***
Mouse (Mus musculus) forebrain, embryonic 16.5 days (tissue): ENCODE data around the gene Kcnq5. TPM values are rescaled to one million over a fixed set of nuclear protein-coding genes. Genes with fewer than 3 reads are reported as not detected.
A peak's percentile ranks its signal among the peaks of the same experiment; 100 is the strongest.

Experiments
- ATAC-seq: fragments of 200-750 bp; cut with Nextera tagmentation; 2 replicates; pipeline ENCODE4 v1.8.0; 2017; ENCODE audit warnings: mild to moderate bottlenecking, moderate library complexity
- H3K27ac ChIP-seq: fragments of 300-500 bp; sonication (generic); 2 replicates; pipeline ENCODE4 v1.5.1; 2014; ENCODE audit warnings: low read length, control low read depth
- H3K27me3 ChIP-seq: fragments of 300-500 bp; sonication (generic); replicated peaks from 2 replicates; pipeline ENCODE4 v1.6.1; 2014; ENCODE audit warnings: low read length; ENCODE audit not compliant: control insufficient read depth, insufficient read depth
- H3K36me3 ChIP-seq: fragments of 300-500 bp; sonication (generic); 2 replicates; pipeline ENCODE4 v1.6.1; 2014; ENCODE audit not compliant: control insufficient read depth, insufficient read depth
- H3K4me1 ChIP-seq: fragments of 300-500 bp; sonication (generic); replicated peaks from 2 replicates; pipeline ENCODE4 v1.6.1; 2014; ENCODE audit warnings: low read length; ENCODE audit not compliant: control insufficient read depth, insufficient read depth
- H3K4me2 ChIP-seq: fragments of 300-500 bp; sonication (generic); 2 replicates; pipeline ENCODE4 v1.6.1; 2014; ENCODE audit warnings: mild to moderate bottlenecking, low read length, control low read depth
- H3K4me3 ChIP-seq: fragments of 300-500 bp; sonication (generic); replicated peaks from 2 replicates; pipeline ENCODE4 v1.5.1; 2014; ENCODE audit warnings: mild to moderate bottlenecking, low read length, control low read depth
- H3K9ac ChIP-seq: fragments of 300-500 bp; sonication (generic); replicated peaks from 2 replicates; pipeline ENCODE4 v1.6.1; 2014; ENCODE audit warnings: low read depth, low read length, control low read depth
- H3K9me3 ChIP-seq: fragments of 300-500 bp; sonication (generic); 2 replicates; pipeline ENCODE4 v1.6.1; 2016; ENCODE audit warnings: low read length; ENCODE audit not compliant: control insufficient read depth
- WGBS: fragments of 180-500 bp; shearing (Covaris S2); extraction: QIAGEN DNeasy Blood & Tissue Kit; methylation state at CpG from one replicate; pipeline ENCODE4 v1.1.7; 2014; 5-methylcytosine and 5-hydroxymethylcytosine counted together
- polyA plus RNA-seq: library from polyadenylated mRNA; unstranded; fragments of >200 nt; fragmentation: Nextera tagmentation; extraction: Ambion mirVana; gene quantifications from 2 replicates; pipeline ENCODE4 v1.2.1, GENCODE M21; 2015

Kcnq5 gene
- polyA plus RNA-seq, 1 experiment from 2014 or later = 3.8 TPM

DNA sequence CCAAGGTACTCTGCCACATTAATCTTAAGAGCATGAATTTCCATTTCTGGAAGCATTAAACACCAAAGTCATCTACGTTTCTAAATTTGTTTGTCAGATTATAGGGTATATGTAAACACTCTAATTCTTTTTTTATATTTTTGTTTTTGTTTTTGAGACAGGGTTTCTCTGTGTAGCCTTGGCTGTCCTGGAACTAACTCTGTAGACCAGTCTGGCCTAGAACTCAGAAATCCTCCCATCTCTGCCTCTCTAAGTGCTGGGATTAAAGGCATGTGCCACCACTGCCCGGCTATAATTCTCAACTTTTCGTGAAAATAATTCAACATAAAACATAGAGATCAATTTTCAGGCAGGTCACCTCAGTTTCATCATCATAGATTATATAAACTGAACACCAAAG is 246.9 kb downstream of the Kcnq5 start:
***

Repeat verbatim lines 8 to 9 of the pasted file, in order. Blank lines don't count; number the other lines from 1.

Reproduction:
- H3K4me1 ChIP-seq: fragments of 300-500 bp; sonication (generic); replicated peaks from 2 replicates; pipeline ENCODE4 v1.6.1; 2014; ENCODE audit warnings: low read length; ENCODE audit not compliant: control insufficient read depth, insufficient read depth
- H3K4me2 ChIP-seq: fragments of 300-500 bp; sonication (generic); 2 replicates; pipeline ENCODE4 v1.6.1; 2014; ENCODE audit warnings: mild to moderate bottlenecking, low read length, control low read depth